Colonia Buenavista is a colonia or neighborhood in the Cuauhtémoc borough located northwest of the historic center of Mexico City. It has historically been a train terminal, and still is as the southern terminal of the Tren Suburbano commuter rail. The colonia is also home to the offices of the Cuautémoc borough and the mega José Vasconcelos Library.
The boundaries of the colonia are marked by the following streets: Avenida Puente del Alvarado to the south, Calzada de Nonoalco or Flores Magón to the north, Eje Guerrero to the east and Avenida Insurgentes North to the west.
The colonia is best known as a hub of transportation, with the offices of the Cuauhtémoc borough and Telecommunications Commission also located here. Metro Buenavista is located here, near the Mexico City terminal of the Tren Suburbano commuter railway. This train brings workers into the downtown area from as far as the northern city of Cuautitlán in Mexico State.
Another landmark is the Vasconcelos Library (Biblioteca Vasconcelos), which is a tall glass building which contrasts noticeably with the surrounding area. It was inaugurated in 2006 with a collection of over 575,000 books, multimedia, and music. It is open to the public with 640 computers, multimedia room, music room, children’s section, Braille material section and film library. The library attracts an average of 3,000 visitors daily.
The name of the colonia is from a former owner of the lands here, Miguel Pérez de Santa Cruz Andoboya, the Marquis of Buenavista, who was the mayor of Mexico City three times during the 1710s and 1720s. The mansion of the marquis was located in front of the small plaza which is on Avenida Puente de Alvarado, near the current offices of the Institutional Revolutionary Party. This building is now the Museo Nacional de San Carlos. This plaza maintains a number of arches from the Santa Fe Aqueduct, which brought water into the city.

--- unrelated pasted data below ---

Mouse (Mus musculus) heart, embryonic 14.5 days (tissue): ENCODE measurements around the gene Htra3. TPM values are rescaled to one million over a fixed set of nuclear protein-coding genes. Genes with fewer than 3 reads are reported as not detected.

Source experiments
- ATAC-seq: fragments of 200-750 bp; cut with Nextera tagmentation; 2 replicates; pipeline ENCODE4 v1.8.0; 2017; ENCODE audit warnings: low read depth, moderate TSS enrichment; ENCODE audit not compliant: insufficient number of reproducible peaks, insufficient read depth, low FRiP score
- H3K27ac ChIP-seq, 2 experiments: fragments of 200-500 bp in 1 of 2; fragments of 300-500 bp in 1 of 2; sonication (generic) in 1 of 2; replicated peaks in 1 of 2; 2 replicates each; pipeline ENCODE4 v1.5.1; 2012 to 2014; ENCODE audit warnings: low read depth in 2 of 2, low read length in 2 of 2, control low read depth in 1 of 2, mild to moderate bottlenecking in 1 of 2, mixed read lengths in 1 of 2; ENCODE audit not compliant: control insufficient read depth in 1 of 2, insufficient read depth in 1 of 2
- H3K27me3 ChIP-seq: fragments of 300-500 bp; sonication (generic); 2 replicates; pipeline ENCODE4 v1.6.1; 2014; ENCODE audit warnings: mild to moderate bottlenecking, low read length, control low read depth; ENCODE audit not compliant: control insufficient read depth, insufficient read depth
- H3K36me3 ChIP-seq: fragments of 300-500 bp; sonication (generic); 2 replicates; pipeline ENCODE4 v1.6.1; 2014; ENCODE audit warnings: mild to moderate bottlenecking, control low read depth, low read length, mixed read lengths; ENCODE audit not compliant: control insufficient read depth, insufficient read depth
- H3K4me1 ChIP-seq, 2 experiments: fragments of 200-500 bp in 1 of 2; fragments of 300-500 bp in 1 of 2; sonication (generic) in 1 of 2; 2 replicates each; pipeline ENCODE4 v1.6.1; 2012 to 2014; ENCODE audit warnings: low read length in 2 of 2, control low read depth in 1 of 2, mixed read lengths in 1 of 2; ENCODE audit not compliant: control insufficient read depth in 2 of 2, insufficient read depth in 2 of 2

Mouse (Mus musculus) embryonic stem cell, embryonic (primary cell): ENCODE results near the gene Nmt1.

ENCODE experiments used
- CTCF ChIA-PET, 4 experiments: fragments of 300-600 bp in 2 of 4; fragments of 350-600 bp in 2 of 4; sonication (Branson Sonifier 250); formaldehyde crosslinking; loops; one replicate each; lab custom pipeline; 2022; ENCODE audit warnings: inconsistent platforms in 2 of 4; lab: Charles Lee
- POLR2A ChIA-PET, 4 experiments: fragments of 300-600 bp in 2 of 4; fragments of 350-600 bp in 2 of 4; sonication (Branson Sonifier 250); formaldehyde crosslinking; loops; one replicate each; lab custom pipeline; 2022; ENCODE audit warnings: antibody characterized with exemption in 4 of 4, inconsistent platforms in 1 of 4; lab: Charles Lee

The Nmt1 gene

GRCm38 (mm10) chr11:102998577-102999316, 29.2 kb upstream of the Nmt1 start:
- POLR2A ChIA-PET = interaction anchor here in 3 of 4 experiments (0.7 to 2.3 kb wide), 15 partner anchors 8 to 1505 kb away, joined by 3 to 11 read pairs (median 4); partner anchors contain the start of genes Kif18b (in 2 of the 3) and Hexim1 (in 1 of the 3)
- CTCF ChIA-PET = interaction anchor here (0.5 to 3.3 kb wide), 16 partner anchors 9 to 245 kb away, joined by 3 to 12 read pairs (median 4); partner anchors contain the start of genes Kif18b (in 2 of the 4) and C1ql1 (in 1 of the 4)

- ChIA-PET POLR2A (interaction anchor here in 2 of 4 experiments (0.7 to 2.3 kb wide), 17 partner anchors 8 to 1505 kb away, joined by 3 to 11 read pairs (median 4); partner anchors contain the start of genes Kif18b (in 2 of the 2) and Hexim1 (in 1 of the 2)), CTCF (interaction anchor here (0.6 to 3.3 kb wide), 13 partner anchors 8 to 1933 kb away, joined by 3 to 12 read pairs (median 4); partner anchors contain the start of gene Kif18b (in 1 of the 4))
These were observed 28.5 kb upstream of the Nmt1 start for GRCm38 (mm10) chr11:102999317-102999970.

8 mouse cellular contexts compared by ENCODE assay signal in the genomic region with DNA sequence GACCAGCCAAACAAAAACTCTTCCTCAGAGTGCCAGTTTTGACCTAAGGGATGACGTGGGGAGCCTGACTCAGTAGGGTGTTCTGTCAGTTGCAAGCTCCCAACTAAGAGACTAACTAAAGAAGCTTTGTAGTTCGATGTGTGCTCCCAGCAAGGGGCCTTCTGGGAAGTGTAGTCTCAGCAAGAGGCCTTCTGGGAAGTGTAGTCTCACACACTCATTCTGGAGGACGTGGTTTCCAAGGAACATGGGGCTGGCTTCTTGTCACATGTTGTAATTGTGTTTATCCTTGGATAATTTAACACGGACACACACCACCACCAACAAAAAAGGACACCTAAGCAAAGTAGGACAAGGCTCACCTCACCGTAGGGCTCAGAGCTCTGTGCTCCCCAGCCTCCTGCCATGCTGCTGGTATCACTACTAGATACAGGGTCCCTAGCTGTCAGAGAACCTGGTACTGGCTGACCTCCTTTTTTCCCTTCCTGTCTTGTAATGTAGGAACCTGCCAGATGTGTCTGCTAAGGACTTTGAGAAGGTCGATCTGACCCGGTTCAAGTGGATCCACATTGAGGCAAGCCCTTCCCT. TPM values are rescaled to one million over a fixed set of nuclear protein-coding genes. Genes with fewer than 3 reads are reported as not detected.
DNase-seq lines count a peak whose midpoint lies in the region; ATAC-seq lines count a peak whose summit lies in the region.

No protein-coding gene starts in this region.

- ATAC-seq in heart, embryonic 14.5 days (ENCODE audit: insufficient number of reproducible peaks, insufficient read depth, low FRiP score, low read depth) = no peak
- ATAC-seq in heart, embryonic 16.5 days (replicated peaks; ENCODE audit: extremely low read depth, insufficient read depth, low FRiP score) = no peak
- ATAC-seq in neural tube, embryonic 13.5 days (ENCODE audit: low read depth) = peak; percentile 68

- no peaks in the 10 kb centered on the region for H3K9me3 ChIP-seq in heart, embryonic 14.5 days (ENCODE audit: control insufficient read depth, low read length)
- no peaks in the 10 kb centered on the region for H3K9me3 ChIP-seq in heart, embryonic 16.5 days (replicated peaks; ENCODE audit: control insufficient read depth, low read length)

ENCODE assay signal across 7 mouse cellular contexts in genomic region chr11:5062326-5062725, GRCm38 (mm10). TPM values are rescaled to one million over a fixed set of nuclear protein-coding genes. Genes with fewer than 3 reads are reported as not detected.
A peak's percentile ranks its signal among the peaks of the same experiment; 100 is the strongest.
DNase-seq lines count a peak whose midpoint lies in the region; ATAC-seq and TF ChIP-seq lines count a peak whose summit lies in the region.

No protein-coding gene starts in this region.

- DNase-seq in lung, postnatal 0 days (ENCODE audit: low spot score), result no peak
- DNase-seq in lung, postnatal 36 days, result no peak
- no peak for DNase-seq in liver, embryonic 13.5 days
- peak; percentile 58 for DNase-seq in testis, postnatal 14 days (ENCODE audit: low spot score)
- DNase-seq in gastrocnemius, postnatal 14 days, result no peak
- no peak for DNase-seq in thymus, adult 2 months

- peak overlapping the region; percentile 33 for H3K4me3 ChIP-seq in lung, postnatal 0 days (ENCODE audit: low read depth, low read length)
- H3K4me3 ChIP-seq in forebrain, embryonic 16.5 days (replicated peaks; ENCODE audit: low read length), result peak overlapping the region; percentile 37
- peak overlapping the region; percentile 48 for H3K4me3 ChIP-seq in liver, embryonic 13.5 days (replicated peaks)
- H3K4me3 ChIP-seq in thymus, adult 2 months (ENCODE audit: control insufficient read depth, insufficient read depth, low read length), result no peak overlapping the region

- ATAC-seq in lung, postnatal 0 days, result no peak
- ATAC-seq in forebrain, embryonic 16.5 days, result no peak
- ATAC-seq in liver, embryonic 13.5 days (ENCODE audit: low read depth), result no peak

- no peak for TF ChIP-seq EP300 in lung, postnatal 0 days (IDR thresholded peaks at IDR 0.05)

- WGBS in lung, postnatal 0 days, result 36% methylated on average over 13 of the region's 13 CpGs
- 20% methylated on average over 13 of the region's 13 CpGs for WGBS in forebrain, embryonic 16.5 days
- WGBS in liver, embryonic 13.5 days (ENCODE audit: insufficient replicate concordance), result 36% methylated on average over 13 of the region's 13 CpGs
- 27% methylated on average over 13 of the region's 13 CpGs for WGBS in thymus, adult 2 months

During the 18th century, the area was filed with large orchards and gardens that stretched to what is now the Calzada de San Cosme. By 1871, the aqueduct was no longer used and crumbling and the city decided to sell the lands. Part of it was purchased by the Ferrocarril Mexicano, which opened Buenavista Street to provide better access to the nearby train terminal. This terminal began operations in 1873, and son became known as the Buenavista station. This terminal reached its height at the very beginning of the 20th century.
The station and the rail system in general waned as a nationwide highway system developed in the 20th century. The station was closed in 1958, in order to build a newer station nearby. The old station was demolished and the lands it was on began to be urbanized, extending Buenavista Street north to Avenida Central and adding new streets such as Aldama and Violeta. The offices of the Cuauhtemoc borough were constructed here in the 1970s.
In the 1990s, the Ferrocarriles Nacionales was sold into private hands and operations in Buenavista ceased in September 1999. The Buenavista station closed and only some cargo freight currently passes through the area. It was replaced by the Buenavista station of the Tren Suburbano which became operational in 2008. It and the library have spurred much changed in the colonia. While some of it has been positive, such as investment in new and existing businesses, some negative such as walled off areas that have attracted crime. The goal of the development projects have been to revitalize the area which had deteriorated badly since the closing of the rail yards in the 20th century.
- "Colonia Buenavista" (in Spanish). Mexico City: Borough of Cuauhtémoc. Retrieved August 10, 2010.
- "Metro Buenavista" (in Spanish). Mexico City: Mexico City Metro. Retrieved August 10, 2010.
- "Hablemos de la Biblioteca" (in Spanish). Mexico: Government of Mexico. Retrieved August 10, 2010.
- Miryam Audiffred (June 6, 2007). "Metamorfosis de la Buenavista" [Metamorphosis of Buenavista]. CNN Expansión (in Spanish). Retrieved August 10, 2010.